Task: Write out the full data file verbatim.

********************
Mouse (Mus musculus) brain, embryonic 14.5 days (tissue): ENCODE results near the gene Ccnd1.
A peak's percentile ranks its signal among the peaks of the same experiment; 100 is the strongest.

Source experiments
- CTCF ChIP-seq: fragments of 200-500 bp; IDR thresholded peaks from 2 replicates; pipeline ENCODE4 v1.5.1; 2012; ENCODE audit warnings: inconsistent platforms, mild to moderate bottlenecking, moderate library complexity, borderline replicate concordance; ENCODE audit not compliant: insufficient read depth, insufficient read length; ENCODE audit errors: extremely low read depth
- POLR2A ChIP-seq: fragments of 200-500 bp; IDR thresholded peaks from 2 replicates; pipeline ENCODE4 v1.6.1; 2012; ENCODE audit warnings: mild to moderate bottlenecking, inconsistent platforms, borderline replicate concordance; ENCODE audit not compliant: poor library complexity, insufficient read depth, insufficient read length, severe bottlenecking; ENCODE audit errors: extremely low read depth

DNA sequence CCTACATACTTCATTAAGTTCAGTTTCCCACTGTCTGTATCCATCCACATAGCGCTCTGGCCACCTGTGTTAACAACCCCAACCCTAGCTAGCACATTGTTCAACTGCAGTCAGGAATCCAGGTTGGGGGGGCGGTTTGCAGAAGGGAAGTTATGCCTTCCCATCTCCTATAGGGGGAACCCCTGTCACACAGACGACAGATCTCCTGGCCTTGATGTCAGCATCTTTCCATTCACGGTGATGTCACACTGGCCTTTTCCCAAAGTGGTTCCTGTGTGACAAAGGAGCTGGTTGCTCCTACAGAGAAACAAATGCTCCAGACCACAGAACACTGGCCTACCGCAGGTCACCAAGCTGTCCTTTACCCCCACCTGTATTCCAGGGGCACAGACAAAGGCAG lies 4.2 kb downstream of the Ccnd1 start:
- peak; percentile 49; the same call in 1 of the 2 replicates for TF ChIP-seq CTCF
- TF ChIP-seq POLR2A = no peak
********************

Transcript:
Mouse (Mus musculus) brain, embryonic 14.5 days (tissue): ENCODE results near the gene Ccnd1.
A peak's percentile ranks its signal among the peaks of the same experiment; 100 is the strongest.

Source experiments
- CTCF ChIP-seq: fragments of 200-500 bp; IDR thresholded peaks from 2 replicates; pipeline ENCODE4 v1.5.1; 2012; ENCODE audit warnings: inconsistent platforms, mild to moderate bottlenecking, moderate library complexity, borderline replicate concordance; ENCODE audit not compliant: insufficient read depth, insufficient read length; ENCODE audit errors: extremely low read depth
- POLR2A ChIP-seq: fragments of 200-500 bp; IDR thresholded peaks from 2 replicates; pipeline ENCODE4 v1.6.1; 2012; ENCODE audit warnings: mild to moderate bottlenecking, inconsistent platforms, borderline replicate concordance; ENCODE audit not compliant: poor library complexity, insufficient read depth, insufficient read length, severe bottlenecking; ENCODE audit errors: extremely low read depth

DNA sequence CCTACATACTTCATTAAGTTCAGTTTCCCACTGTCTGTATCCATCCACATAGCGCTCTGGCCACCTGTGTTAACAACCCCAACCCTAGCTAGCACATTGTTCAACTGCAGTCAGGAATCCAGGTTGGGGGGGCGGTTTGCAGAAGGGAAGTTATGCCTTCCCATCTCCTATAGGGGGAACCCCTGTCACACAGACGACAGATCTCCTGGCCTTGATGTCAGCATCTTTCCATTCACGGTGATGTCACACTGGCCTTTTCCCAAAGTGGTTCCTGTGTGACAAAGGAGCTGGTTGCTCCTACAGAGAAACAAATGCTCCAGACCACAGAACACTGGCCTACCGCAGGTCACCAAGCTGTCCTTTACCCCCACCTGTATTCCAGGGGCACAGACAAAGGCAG lies 4.2 kb downstream of the Ccnd1 start:
- peak; percentile 49; the same call in 1 of the 2 replicates for TF ChIP-seq CTCF
- TF ChIP-seq POLR2A = no peak